As Christmas comes, reactions abound. Since the fourth century AD, when Roman Emperor Constantine embraced Christianity, church service attendance in Western Civilization is greatest at Christmas and Easter. Prior to Constantine, Christianity was illegal and thus did not attract people who were not deeply committed. Ironically during this period of intense persecution the number of Christians grew at a phenomenal rate, with an organic underground-style network of small home-based churches (much like China has been experiencing since the rule of Mao Zedong). That amazing growth, before Constantine, laid the foundation for Christianity’s widespread acceptance leading to a more organized Christianity.
Yet in many ways organizing Christianity stifled the life-transforming power that grew the earlier organic Church. And in more recent decades the spike in attendance at services for Christmas and Easter has decreased, while critical reactions toward or around these two special Christian days has increased in both number and intensity.
The name CHRISTmas forces most people to consider at some level: Who was Christ and why should his living two-thousand years ago make any difference to us today in our hectic modern life where we are bombarded with ideas trying to answer life’s most basic questions?
Many find this season warm and joyous. Yet others respond from indifference to an outright repulsive reaction to Jesus Christ’s claim to be God, the creator, sustainer and restorer of humanity and the world.
Some reject Biblical moral boundaries, while other rejections are connected to horrific acts done in the name of Christianity, or at least by self-identified Christians. While it is important to acknowledge such acts as horrific, it is just as important to ascertain if such acts are condoned or condemned by Biblical teaching, lest we throw baby Jesus out with the filthy and corrupt bath water.
As Americans, does the Christmas story have anything to do with: our freedom to think and express ideas; our freedom of religion; the equality of people; or even ideas like the size and reach of government?
Clearly the individual rights and freedoms that have long-defined America are not because of where America sits on the globe, but rather they fall directly from a worldview that sees humanity as unique and special and worthy of protection. And Christianity, which teaches that people are created in the image of God and that God came in human form and gave his life to provide a means for every person to have a restored and harmonious relationship with their Creator, puts a value on human life that is arguably much higher than that of any other set of ideas.
Cultures, which have embraced the Biblical value of humanity, have delivered the greatest level of individual liberty. While not all American founders embraced orthodox Christianity, they did embrace the Biblically-based view of human nature and that every person is created equal “with certain unalienable Rights, that among these are Life, Liberty, and the pursuit of Happiness.”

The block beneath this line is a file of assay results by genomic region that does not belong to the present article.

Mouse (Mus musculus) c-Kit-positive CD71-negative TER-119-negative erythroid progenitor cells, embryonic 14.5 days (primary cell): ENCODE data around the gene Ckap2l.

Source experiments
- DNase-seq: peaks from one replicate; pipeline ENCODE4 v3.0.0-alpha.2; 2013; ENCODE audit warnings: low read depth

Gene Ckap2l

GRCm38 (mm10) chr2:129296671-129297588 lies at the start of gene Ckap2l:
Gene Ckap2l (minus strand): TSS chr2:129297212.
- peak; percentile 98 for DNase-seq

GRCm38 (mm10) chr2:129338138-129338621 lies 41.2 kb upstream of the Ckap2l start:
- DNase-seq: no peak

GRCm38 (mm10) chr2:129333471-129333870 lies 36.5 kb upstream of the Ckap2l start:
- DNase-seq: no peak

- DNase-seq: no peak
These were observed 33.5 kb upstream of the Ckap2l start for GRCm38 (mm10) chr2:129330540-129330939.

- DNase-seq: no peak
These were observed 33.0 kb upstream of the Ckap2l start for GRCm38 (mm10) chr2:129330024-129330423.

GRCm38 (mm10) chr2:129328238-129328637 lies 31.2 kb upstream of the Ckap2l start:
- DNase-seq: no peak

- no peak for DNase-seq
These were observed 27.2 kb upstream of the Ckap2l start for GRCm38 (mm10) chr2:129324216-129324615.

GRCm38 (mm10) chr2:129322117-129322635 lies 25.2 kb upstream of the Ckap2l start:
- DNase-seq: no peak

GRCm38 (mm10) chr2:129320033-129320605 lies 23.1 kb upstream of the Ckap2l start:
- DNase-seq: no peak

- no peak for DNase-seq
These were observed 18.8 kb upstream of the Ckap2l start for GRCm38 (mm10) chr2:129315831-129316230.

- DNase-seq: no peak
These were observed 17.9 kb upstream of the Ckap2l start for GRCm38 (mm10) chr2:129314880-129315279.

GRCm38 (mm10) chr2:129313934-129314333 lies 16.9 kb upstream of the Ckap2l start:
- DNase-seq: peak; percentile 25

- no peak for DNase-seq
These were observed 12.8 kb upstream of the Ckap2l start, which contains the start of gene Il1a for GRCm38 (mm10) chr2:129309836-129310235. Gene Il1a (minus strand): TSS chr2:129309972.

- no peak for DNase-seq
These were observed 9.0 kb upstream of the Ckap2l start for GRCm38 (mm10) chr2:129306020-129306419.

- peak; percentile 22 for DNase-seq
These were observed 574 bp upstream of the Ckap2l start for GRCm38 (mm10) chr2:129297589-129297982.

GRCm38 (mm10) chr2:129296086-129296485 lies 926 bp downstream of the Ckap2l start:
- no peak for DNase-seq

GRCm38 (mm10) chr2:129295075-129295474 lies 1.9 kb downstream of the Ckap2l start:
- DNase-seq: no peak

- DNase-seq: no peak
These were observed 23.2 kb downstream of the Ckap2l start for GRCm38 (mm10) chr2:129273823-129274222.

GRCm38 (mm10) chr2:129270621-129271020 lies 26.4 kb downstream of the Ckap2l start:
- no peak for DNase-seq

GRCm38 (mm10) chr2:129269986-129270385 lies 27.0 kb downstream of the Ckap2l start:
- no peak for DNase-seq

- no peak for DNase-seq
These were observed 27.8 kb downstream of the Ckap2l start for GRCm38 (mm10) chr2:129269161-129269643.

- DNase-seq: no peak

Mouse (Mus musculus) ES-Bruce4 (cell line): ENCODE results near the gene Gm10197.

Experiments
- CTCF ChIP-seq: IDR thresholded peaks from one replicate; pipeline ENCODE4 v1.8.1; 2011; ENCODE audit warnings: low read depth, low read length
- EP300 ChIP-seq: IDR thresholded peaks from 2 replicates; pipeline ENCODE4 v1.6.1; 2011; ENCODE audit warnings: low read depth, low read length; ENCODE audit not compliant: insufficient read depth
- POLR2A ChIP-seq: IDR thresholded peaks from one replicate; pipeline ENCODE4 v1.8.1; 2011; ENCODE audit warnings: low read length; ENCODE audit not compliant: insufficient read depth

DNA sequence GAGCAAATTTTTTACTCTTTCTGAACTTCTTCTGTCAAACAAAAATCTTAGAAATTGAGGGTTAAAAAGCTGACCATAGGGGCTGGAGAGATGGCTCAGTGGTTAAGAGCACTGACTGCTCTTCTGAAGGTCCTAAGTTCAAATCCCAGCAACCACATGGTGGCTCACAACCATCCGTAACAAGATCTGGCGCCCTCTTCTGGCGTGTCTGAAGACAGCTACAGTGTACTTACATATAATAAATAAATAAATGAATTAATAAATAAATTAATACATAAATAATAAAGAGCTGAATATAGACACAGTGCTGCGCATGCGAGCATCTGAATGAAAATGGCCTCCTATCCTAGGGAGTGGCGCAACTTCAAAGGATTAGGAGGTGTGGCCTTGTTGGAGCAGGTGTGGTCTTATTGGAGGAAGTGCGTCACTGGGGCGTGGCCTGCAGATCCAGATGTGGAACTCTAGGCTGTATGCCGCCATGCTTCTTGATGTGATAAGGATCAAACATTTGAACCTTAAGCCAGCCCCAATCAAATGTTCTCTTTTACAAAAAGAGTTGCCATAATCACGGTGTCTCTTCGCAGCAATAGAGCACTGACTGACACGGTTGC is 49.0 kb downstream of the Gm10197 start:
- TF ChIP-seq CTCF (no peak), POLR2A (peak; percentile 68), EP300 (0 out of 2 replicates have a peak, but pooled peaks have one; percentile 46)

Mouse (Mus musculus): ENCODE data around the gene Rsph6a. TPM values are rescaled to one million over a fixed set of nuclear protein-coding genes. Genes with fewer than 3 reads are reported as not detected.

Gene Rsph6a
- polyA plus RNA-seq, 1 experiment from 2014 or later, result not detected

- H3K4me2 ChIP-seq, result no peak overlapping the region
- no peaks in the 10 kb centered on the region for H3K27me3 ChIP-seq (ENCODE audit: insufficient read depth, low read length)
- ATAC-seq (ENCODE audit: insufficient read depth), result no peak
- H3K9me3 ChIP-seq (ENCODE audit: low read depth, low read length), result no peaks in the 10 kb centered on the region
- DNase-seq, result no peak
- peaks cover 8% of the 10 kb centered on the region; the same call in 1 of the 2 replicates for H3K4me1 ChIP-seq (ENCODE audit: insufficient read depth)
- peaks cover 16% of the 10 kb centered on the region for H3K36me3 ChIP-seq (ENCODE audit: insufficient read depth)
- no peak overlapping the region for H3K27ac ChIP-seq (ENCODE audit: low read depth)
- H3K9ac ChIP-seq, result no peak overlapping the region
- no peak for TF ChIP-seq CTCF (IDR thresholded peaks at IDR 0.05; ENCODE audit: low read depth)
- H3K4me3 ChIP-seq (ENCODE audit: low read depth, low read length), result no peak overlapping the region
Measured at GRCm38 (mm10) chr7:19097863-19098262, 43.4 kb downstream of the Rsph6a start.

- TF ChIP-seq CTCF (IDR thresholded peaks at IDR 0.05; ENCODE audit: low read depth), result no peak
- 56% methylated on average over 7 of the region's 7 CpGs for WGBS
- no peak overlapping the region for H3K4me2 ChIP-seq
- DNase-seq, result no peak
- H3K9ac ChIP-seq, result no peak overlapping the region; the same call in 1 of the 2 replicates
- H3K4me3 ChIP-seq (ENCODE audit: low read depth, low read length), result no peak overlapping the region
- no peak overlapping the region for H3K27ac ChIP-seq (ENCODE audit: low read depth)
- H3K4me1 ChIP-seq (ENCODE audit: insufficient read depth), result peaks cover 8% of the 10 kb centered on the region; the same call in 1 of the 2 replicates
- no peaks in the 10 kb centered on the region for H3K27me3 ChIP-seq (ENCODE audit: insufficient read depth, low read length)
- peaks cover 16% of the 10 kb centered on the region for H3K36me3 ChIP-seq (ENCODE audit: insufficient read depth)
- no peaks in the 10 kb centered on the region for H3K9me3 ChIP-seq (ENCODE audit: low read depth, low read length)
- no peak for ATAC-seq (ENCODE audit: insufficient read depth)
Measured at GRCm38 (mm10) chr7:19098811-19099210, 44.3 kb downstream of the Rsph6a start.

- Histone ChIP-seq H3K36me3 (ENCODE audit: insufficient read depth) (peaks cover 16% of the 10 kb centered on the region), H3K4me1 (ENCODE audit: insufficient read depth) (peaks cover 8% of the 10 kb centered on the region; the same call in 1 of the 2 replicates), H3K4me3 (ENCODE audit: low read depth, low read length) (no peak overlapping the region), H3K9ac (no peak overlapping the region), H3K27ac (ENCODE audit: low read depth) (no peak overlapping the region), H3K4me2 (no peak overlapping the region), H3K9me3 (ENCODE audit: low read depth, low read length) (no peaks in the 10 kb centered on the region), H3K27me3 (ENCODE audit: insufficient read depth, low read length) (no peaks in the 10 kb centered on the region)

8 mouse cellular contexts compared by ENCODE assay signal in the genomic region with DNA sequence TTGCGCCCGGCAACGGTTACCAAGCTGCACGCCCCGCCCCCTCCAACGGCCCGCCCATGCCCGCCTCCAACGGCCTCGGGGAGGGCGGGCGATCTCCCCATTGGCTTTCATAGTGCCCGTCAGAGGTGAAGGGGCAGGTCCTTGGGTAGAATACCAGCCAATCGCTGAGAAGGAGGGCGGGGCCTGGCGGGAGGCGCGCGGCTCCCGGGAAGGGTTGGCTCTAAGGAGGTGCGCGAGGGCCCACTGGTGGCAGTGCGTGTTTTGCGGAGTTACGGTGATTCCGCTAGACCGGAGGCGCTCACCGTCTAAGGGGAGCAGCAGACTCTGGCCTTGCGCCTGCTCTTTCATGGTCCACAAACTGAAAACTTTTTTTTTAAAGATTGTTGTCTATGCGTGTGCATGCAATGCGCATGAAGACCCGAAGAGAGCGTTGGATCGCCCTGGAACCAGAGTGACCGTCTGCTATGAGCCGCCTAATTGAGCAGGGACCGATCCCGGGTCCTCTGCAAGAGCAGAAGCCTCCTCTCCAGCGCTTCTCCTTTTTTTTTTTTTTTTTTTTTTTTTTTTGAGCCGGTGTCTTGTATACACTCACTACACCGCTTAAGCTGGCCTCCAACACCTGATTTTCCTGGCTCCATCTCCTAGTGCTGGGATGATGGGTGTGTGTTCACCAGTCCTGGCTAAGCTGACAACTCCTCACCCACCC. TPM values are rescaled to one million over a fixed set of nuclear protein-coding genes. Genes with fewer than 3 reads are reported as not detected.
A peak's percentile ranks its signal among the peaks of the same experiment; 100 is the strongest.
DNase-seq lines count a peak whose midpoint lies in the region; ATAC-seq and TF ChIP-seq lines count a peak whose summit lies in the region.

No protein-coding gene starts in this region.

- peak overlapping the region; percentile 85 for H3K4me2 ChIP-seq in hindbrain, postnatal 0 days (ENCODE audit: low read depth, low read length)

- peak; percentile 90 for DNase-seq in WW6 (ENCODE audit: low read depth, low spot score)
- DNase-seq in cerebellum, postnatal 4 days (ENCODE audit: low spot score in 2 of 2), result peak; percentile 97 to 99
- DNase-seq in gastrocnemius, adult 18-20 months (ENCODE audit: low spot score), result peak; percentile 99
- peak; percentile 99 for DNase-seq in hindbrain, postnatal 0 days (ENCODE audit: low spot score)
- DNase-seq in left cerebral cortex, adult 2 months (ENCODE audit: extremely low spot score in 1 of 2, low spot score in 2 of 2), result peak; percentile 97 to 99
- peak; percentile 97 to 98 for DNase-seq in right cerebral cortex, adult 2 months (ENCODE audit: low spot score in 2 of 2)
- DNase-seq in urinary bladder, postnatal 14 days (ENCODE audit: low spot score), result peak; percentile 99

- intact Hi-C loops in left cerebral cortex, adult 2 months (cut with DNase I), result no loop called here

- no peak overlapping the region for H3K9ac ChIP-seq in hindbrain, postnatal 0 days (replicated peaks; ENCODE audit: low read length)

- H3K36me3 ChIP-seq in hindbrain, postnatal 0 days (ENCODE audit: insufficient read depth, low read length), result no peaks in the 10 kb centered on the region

The American experience, just like our own life experience, has had its struggles putting these profound ideas into practice. Yet had these ideas not sprung from a real foundation the American experiment in liberty would have been a futile effort, like every other culture that does not value humanity.
In recent decades some in America have been pushing America away from its foundation, with the result being increased chaos. Chaos has been answered by increasing the size and reach of government, leading to a decrease in personal liberty and making our personal and national future much less secure. We would be wise to look at the results of godless national experiments before we take the leap.
If atheism or any other set of ideas is true then by all means let us live life accordingly, but let us not take that jump without first investigating the idea which arguably has most radically and positively changed the lives of people and civilizations: Biblical Christianity.
Granted Biblical Christianity, unlike most other sets of ideas, does not align well with human logic, where might makes right, or utopia is achieved through personal effort. Does that not suggest that Biblical Christianity is not a human creation, but more likely revelation from our Creator? Even apart from the continual historical and archeological validations of Biblical history, Biblical teaching on human nature, the human condition, and the path to restoration, ring incredibly true with human experience.
Humanity is creative and desires to express that creativity. True faith cannot be forced upon someone. Vast power (control of resources) invites corruption, whether in business, politics, government, or religion. Left unbounded by inner moral guides or external militant guides, people and cultures self-destruct. Incredible transformation and healing does result when people bond with their Creator. Indeed these human experiences align with the Biblical presentation of humanity.
Ideas do have consequences. Ideas that ring true with life experience yield better results for us individually and for cultures. This Christmas, consider investigating genuine Biblical Christianity directly from its source document and resting your future in ideas that ring true and truly transform.
Mark Shepard writes from Vermont, where he formerly served as a state senator.